Andrew Power, partner at Deloitte, was recently on record as saying that “increasing regulation and its associated cost will certainly exacerbate the trend that sees advisers dealing with wealthier and wealthier clients as they need a certain weight of assets to get an income flow”. He is also of the view that “there may also be a back-lash against regulation”.
The Financial Conduct Authority (FCA) recently told advisers in the A13 fee block (which covers most adviser firms) that they face an increase in fees for 2013/14 from £32.8m to £37.9m.
We also heard that firms regulated by the FCA would plug the Financial Services Authority (FSA)’s £107m pension deficit under the new regulatory structure.
Concern continues to mount regarding the costs of regulation upon adviser firms, most of whom are small businesses. As an industry, we are told that every effort is being made to ensure that regulatory costs are contained, that ideally budgets will be carefully considered, and that the FCA will exercise care in how it spends the money placed at its disposal by the firms it is empowered to regulate.
So, on seeing the new logo role out on the 1st April, it crossed my mind that perhaps the date was an omen for what is to come, an ‘April Fool’ but one that costs a lot.
To test that theory, we made a Freedom of Information request to the FCA asking:
“I would be most grateful if you can confirm the costs incurred to create and establish the brand identity of the FCA up to its April launch.
This should ideally relate to the creative, design and production costs. In particular we would request details of the cost of the logo design, the website design and build, the rulebook and all stationary costs to facilitate the creation and launch of the FCA in April.”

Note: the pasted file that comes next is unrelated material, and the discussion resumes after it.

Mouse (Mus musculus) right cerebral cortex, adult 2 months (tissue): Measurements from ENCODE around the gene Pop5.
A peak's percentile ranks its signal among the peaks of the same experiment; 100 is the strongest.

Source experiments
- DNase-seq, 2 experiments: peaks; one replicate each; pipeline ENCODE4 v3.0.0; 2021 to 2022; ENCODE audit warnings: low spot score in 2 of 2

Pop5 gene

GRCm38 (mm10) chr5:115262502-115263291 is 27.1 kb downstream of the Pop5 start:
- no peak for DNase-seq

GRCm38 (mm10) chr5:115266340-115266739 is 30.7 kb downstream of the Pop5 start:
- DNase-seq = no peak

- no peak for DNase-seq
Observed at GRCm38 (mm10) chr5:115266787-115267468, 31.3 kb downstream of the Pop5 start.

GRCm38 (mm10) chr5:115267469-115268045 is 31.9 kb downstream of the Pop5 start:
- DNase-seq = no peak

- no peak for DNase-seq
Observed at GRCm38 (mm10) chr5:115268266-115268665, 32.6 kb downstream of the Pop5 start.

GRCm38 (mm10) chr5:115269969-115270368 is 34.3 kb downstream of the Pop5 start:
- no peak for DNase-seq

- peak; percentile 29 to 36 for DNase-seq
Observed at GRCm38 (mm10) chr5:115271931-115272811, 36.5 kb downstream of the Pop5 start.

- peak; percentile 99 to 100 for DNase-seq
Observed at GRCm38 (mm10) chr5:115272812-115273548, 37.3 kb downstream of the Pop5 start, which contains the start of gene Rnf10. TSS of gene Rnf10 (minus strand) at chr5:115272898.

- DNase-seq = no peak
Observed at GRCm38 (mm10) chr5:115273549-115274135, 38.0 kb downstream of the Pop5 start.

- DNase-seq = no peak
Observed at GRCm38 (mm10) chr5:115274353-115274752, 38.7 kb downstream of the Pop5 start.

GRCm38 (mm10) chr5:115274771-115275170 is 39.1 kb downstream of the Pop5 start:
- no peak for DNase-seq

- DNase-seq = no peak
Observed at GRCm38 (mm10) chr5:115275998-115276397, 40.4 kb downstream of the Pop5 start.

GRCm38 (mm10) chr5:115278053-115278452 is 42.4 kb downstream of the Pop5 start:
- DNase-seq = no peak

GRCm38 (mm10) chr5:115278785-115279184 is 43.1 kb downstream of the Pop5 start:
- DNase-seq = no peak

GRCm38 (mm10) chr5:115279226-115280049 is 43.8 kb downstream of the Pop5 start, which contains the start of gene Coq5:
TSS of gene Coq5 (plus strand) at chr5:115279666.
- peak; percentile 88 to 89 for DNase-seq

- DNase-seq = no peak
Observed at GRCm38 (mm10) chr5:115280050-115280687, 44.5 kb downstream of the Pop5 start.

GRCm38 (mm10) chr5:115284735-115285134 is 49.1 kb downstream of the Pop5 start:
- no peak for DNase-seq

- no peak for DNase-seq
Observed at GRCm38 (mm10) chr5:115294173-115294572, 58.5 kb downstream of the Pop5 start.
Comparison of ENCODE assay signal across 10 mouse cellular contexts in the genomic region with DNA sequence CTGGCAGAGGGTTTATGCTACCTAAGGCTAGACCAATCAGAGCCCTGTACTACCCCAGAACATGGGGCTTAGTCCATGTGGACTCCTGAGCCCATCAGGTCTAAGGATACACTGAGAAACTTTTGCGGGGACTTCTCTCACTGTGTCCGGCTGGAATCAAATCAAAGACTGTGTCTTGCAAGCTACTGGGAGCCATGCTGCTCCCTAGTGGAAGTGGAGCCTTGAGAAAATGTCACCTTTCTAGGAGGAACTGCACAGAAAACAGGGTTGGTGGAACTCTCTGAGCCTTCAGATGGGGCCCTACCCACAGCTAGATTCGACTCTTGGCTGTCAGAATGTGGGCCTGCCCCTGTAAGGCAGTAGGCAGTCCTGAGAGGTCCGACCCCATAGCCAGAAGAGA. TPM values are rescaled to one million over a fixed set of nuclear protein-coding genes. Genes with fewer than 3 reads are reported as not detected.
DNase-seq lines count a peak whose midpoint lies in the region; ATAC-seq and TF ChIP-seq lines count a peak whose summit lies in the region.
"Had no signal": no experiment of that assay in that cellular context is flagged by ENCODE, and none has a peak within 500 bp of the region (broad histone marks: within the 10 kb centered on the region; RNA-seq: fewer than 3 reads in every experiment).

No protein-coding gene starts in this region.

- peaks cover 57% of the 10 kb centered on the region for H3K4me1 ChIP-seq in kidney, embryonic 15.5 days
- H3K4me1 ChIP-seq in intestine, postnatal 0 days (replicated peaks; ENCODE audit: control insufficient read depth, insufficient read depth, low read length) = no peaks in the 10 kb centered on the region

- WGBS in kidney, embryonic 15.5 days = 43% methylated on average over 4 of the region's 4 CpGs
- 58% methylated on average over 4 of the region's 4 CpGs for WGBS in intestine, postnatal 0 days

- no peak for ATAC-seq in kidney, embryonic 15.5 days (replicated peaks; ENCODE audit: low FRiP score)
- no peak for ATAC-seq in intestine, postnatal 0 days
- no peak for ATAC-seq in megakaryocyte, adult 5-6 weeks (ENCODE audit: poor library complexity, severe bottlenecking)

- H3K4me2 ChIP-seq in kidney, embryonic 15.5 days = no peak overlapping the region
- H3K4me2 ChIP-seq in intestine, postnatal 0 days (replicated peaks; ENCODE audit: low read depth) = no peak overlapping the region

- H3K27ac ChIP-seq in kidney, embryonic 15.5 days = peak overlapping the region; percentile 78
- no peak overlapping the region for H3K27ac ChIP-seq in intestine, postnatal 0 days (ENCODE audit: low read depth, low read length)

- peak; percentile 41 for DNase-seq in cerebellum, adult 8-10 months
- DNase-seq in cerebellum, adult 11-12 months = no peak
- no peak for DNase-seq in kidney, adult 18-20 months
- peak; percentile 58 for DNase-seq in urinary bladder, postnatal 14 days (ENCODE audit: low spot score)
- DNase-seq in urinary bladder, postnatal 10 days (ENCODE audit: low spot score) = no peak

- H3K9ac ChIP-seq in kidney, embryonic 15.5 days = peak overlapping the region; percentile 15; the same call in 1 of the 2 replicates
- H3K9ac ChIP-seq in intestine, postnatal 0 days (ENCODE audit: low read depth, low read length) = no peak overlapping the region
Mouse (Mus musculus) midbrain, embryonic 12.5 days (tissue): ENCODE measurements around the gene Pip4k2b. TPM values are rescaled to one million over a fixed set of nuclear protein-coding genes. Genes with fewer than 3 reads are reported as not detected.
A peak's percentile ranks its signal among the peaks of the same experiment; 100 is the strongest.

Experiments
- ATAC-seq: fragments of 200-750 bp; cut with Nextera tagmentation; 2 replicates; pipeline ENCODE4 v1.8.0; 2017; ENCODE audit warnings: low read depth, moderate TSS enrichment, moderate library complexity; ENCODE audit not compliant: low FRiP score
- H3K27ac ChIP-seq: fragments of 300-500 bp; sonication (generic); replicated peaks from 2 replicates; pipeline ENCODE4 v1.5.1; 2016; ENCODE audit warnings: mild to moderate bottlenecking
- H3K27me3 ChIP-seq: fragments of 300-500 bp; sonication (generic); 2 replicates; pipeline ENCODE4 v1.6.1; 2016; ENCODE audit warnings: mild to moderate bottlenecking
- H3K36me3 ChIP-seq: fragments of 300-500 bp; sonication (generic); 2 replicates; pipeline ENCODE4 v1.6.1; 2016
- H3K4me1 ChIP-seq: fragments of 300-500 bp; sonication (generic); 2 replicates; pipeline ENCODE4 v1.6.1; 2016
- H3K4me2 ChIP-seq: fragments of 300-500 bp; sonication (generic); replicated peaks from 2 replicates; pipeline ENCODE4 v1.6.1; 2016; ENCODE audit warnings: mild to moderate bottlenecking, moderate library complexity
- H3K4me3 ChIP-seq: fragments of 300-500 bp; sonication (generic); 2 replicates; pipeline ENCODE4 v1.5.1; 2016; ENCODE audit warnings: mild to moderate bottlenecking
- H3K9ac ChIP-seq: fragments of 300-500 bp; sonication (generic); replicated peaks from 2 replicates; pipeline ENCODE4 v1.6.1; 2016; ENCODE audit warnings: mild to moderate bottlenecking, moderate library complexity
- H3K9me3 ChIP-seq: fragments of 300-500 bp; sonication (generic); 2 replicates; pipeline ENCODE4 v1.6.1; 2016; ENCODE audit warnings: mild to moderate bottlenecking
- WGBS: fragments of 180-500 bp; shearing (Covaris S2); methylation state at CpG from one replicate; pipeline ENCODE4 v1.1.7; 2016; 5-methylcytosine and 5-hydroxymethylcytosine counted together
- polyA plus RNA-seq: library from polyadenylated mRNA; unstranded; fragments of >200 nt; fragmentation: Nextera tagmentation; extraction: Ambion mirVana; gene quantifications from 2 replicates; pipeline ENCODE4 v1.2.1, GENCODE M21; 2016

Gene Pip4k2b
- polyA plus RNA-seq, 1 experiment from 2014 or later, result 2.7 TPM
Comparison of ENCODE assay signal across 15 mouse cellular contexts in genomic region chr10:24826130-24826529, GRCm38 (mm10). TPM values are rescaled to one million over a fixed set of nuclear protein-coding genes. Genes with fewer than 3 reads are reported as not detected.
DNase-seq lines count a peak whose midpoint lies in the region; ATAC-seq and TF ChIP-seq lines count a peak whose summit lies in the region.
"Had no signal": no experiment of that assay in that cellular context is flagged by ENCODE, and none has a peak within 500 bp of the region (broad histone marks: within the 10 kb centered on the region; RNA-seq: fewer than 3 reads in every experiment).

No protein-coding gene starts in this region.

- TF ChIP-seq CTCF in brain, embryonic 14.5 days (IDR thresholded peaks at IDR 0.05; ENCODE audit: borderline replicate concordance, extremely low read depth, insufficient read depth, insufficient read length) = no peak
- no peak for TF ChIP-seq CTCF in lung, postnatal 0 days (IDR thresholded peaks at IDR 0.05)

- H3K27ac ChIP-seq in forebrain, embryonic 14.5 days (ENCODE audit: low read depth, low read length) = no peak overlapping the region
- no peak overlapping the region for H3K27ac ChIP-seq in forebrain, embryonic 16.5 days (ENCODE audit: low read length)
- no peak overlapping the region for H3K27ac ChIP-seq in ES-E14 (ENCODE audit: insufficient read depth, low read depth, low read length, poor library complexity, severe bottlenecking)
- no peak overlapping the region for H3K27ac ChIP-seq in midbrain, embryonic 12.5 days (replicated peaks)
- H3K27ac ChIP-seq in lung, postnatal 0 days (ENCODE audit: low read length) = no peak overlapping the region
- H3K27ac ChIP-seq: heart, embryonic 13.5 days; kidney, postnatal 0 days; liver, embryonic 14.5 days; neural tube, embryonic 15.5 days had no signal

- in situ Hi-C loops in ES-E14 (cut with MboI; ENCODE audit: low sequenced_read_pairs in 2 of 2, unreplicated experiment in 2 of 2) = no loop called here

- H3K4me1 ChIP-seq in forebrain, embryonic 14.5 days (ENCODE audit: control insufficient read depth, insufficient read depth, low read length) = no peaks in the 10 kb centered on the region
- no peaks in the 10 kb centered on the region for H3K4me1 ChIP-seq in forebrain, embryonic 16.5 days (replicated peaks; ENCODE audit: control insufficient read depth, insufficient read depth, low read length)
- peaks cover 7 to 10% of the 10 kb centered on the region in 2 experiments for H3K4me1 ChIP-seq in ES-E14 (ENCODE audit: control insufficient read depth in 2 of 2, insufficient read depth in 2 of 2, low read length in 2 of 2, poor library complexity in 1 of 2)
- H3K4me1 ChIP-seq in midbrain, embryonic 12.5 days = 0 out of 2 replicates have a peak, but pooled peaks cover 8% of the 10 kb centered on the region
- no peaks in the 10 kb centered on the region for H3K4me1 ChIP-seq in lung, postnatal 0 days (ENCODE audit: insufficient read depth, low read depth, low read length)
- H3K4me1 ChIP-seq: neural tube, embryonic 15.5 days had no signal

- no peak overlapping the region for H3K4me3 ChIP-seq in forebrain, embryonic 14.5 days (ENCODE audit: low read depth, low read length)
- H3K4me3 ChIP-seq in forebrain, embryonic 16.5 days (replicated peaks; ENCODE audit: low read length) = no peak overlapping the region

To put some contextual flesh on the bone, in the view of some well-placed industry experts, “the functionality of the FCA website seems fairly basic”. It is pretty much a re-skin of the FSA site, the rulebook has rolled over too. Some editing would be required, for example changing references from the FSA to the FCA, something that is a simple ‘Word’ function in many ways but on a large scale.
The staffing of the FCA is mostly a transfer from the FSA, the address is the same.
I am very pleased to report that the request was dealt with promptly, politely and we have now received the reply that we are sure will be of interest to the industry as a whole and small adviser firms in particular.
As a new regulatory organisation, the FCA states that it “needs to ensure that consumers, firms, markets and its staff understand its objectives as well as perceive the FCA as a new regulatory body. To this effect, we have developed a new brand identity to reflect our new objectives and how we will engage with consumers and firms differently”. The resulting logo design is clear and simple.
But should the exercise cost £1,061,423 including VAT? At nearly 3% of the 2013/14 adviser fee pot, is this money well spent?
The cost of the logo design:
“We have spent £48,000 on designing the FCA brand identity, £91,500 on developing the FCA brand guidelines, £57,000 on registering the new logo and on legal fees to resolve registration issues”.
The website design and build: